Neither top-down nor bottom-up strategies work well to lead large-scale change initiatives in public education. It takes a combination. Pivot’s human-centered Change Design model offers districts a structured and intentional approach to engaging diverse stakeholders in designing, iteratively testing and refining, and scaling change.
Since the Common Core State Standards (CCSS) and the ELD Standards were created and adopted, academics, think tanks and education reform providers have framed the transition as a series of “shifts.” With good reason, much of the emphasis has been on the instructional shifts. But focusing on instruction ignores a whole set of other shifts that must occur for the new standards to reach their full promise.
At Pivot, we believe districts must design and implement change across three dimensions: systems, leadership and teacher practice. If the Common Core is to be a the dramatic change for students that its advocates intend, and if more students are to be supported to go deeper and reach higher, then school systems must be led in new ways.
Our strategy guidebook offers a research-based, structured and human-centered process for leaders to design, lead and implement strategies and tactics for the transition to CCSS in ways that promote innovation, build reciprocal accountability, and effectively address both the technical and human dimensions of change.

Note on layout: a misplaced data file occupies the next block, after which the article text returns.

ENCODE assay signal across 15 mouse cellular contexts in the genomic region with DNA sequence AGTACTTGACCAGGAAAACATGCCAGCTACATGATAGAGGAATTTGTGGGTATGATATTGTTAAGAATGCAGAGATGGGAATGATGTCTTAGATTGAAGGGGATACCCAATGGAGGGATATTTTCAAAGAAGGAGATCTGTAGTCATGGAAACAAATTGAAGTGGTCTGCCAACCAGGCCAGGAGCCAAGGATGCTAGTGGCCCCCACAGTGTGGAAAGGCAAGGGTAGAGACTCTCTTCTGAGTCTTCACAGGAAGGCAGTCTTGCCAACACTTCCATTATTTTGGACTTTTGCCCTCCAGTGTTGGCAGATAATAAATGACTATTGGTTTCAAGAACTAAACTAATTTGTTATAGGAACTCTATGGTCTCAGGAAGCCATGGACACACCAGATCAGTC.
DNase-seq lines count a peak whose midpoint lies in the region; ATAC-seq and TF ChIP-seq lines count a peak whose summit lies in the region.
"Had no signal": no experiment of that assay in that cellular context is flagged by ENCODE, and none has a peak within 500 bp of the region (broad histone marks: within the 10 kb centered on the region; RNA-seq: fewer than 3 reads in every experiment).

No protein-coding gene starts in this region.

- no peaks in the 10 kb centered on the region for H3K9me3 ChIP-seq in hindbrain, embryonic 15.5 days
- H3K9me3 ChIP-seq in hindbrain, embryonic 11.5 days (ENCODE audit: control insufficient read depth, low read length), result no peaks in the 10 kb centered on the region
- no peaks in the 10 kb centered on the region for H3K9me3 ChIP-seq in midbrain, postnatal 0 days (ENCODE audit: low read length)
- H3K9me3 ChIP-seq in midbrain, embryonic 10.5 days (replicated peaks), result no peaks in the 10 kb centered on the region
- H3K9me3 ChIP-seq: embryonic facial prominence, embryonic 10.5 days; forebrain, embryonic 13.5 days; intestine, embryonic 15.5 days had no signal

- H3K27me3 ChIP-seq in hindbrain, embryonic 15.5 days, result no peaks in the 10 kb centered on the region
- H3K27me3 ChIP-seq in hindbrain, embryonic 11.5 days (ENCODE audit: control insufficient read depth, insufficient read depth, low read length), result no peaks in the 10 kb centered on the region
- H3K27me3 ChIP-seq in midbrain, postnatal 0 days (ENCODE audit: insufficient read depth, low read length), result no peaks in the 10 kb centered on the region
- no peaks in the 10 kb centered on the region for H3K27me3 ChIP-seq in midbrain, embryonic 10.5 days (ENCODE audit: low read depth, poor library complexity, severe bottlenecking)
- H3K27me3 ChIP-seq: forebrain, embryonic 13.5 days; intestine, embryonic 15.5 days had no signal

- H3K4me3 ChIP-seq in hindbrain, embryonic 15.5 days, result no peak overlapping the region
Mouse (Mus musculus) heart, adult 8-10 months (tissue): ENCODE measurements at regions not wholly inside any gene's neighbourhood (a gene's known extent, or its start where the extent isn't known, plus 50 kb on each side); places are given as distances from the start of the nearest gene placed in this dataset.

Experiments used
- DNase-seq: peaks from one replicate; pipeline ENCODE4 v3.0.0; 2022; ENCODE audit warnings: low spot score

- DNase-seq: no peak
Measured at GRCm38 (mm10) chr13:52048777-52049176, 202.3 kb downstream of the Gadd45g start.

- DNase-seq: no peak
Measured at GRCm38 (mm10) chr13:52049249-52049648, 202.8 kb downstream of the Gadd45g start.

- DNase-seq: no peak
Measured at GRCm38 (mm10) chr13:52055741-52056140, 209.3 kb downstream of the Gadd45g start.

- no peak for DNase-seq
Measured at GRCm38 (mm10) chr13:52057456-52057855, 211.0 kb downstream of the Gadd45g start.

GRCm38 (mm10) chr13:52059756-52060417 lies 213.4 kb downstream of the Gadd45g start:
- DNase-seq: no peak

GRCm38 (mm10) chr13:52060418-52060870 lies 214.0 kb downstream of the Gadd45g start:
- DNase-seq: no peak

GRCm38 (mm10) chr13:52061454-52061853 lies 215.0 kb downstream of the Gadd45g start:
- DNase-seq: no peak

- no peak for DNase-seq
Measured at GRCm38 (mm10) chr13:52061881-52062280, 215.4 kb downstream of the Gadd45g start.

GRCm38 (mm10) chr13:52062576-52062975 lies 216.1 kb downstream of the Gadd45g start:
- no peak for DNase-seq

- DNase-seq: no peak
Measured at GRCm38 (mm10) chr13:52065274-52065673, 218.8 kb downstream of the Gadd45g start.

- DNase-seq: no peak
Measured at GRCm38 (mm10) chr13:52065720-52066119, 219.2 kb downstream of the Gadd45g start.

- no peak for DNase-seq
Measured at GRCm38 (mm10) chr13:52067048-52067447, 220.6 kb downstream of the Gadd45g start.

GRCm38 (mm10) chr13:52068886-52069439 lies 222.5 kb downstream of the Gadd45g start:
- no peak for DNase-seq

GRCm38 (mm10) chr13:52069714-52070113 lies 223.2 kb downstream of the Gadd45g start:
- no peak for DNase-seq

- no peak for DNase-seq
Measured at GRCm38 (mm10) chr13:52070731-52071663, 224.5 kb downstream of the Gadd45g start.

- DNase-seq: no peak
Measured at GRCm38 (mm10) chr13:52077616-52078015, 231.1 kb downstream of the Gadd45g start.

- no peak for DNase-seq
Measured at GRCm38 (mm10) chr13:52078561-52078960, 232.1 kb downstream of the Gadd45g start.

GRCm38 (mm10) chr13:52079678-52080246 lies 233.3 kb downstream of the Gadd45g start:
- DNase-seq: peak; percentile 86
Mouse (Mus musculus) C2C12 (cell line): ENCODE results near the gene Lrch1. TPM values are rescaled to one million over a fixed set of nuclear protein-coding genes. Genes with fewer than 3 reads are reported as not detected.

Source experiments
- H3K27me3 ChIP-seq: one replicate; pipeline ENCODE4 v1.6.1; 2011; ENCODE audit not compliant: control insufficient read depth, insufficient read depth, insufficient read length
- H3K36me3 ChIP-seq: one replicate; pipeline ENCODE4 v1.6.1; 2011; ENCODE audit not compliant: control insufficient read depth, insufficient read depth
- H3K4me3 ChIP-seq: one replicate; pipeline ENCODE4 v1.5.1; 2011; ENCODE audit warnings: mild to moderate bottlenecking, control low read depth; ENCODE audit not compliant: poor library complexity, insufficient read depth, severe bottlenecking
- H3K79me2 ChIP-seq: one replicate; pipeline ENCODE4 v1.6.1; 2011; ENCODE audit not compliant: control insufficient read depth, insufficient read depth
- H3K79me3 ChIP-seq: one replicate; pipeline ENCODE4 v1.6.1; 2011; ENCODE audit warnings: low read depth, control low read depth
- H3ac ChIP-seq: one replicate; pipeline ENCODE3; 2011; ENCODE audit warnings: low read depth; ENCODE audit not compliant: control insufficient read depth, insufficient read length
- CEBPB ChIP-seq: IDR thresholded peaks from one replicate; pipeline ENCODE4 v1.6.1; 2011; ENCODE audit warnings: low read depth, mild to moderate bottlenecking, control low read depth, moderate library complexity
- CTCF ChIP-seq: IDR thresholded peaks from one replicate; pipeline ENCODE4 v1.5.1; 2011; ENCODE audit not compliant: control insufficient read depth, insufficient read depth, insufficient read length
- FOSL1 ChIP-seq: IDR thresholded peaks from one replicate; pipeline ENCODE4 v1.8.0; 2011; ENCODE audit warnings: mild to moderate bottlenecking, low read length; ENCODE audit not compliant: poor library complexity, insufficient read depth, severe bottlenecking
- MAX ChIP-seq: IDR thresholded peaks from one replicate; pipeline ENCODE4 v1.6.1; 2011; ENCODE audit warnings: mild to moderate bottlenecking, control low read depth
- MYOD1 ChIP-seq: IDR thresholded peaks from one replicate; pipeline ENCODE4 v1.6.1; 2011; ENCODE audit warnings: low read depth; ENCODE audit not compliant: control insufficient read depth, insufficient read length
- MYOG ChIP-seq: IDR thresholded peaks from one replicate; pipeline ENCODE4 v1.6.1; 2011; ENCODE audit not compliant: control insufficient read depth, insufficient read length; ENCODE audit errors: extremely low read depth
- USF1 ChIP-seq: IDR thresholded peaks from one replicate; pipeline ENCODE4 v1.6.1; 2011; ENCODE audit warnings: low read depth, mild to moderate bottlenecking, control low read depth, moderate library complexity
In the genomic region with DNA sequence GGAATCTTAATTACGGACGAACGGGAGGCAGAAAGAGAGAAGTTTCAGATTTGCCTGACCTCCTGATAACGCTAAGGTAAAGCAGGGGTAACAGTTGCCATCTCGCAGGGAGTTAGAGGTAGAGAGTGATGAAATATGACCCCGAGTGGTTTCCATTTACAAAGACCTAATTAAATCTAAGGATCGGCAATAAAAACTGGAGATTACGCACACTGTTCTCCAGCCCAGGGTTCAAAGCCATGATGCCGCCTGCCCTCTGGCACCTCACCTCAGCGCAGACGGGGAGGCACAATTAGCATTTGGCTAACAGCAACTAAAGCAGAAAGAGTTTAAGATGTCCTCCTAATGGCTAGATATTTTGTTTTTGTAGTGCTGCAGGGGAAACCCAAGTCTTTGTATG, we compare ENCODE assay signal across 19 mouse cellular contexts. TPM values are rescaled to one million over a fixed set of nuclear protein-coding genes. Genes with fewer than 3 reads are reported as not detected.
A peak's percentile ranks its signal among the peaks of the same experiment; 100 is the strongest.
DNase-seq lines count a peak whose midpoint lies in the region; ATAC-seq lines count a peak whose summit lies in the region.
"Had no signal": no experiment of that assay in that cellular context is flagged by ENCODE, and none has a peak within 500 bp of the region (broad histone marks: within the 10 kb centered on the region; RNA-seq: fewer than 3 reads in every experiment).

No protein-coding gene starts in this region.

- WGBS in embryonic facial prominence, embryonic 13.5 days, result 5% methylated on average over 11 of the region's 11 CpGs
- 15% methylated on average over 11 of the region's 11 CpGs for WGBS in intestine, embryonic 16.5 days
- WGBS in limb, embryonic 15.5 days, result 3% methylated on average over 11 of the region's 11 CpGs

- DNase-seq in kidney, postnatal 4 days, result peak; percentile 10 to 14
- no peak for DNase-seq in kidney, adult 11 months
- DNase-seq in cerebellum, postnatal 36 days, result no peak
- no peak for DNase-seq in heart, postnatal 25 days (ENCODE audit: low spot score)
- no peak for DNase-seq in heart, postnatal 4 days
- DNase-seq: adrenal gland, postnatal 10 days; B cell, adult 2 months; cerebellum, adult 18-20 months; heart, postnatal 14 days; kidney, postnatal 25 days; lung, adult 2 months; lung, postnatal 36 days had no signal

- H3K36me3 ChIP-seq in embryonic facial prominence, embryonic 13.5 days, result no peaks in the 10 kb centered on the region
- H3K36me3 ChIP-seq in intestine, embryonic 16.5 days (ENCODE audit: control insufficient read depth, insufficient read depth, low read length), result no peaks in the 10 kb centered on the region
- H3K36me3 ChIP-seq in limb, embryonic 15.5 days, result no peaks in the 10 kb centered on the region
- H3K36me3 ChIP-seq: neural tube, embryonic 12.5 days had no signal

Based on interviews with 11 school districts, this report analyzes the technical and change management strategies that districts are implementing to transition to the CCSS, as well as some early lessons learned.
While districts develop their initial LCAPs, upcoming deadlines include: Annual budget deadlines, including March lay-off notices and submission of a final budget by July 1; and LEA adoption of a three-year LCAP by July 1, 2014. Pivot’s January 2014 LCFF and LCAP Policy Brief outlines what you need to know to meet these deadlines.
For almost two decades, Pivot Learning Partners has built the capacity of education leaders and the organizations they work in to design, lead and implement change initiatives. Based on both our experience and research, we believe the role of the Change Designer has four dimensions. Download our working paper to learn more.
“The creation of a public education system aspires to educate all of this nation’s children is a great achievement.Yet today this bedrock American institution is at risk. The system continually falls short of its aspiration, and the achievement gap, the dropout rate, chronic absenteeism, low morale among teachers, the sense of disconnection between schools and communities are evidence of some of the ways the system falls short of its goals. But the public education system is at risk today less because of its performance than for two other reasons.”
In order for districts to support the creation of a system of high quality schools, both school and district leaders must move from thinking of community engagement as an episodic event that is a requirement of particular programs to treating engagement as an ongoing, core function of the school district.